- The Washington Times - Friday, July 24, 2009

RICHMOND | Virginia would save an estimated $754 million over two years if a funding cap limiting the number of educational support staff, such as custodians and secretaries, remains in place, the state’s Department of Education has projected.

A report presented Thursday to the Board of Education estimated state Direct Aid to Public Education funding for 2010-12 would be $11.9 billion with the cap or $12.7 billion without the cap, according to state education officials.

Kent C. Dickey, assistant superintendent for finance, indicated that keeping a limit recommended by Gov. Tim Kaine of one support staffer for roughly every four teachers would save $376 million in the 2011 fiscal year, and $378 million in the following fiscal year.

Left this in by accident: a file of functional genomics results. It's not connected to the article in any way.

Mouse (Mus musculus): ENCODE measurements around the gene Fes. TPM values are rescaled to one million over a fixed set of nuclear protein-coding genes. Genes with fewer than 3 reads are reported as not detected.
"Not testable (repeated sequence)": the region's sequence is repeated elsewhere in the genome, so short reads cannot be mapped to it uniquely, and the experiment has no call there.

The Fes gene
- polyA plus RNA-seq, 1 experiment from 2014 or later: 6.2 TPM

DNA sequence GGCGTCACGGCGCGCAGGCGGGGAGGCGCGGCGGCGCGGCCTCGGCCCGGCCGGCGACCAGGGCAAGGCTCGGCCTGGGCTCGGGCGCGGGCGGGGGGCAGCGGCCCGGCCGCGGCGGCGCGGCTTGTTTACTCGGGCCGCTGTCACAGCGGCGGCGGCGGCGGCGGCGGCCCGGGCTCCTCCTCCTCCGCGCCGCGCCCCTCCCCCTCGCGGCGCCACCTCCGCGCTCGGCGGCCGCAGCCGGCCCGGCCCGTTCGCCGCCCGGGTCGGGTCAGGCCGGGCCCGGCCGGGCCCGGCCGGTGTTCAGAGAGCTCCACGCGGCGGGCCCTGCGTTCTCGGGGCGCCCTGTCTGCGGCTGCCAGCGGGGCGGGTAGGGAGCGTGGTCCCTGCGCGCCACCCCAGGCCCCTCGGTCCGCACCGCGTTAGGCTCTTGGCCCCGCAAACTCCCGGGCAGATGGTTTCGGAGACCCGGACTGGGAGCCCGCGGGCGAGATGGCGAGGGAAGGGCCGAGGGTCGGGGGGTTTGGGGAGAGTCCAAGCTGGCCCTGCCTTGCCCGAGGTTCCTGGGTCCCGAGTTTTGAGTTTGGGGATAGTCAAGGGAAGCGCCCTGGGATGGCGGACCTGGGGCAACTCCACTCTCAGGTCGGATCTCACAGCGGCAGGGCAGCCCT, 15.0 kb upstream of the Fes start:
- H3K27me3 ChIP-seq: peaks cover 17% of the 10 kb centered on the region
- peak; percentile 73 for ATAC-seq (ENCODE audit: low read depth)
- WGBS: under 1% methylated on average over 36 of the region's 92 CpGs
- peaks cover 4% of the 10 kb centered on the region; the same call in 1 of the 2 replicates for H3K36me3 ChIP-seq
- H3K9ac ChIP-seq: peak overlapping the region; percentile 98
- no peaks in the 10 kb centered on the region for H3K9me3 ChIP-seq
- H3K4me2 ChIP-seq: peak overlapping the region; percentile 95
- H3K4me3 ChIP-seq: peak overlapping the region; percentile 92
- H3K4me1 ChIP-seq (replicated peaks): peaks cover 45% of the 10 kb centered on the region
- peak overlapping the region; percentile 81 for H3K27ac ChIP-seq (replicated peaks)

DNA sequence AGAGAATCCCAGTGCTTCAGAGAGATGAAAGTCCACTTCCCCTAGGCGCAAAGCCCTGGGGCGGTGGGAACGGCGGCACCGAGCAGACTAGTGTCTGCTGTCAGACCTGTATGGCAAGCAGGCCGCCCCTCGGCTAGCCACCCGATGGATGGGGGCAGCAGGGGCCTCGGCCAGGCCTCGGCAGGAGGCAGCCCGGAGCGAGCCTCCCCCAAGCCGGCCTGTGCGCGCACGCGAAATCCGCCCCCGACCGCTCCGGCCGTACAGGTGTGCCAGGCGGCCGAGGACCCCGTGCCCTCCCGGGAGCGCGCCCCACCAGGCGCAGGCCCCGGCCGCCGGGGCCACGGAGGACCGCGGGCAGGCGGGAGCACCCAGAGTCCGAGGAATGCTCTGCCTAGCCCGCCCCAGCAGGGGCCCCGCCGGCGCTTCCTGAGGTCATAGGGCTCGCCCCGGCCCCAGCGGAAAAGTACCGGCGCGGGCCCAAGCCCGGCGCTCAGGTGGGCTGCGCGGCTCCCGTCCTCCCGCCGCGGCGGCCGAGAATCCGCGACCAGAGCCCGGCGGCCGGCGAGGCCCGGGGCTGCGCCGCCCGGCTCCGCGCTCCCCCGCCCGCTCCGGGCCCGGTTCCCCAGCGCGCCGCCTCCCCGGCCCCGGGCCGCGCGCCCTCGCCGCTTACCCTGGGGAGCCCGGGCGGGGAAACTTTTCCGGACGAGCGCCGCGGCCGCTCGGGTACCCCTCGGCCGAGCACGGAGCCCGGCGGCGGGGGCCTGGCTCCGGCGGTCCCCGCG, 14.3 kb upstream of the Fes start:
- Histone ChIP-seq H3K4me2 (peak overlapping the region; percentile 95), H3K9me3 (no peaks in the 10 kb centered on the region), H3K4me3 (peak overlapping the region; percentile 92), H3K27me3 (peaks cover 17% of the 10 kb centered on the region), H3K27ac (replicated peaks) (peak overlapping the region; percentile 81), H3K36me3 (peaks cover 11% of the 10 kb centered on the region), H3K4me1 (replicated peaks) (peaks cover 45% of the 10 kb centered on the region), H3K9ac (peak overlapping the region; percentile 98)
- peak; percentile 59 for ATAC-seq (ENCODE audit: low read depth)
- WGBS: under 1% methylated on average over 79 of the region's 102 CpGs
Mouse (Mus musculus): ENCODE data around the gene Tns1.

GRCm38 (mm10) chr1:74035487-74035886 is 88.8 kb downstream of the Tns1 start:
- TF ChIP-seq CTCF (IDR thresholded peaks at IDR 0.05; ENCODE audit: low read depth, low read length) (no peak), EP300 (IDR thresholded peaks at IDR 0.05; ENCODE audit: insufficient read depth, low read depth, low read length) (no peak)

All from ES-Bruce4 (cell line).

The General Assembly backed Mr. Kaine’s recommendation and incorporated the cap into the state budget to save an estimated $341 million for about 13,000 jobs in the 2010 fiscal year, which began July 1. The legislature asked the education department to report projections for 2010-12 with and without the support-staff cap.

Education officials plan to forward their report to Mr. Kaine and the heads of the House and Senate finance committees by Sept. 1. The budget the board presents to Mr. Kaine will set the funding level required under Virginia’s Standards of Quality, state-mandated minimum educational objectives, which drives more than 91 percent of Virginia’s funding for public schools.

The legislature has asked the Board of Education to recommend whether to make the funding cap permanent, which it is not expected to do, under its current biennial review of the SOQ. The standards define staffing ratios for instructional employees, but doesn’t do so for support staff, which include assistant superintendents, nurses, custodians and other non-teaching positions.

Virginia school superintendents, education advocates and teachers have argued against the support-staff cap.

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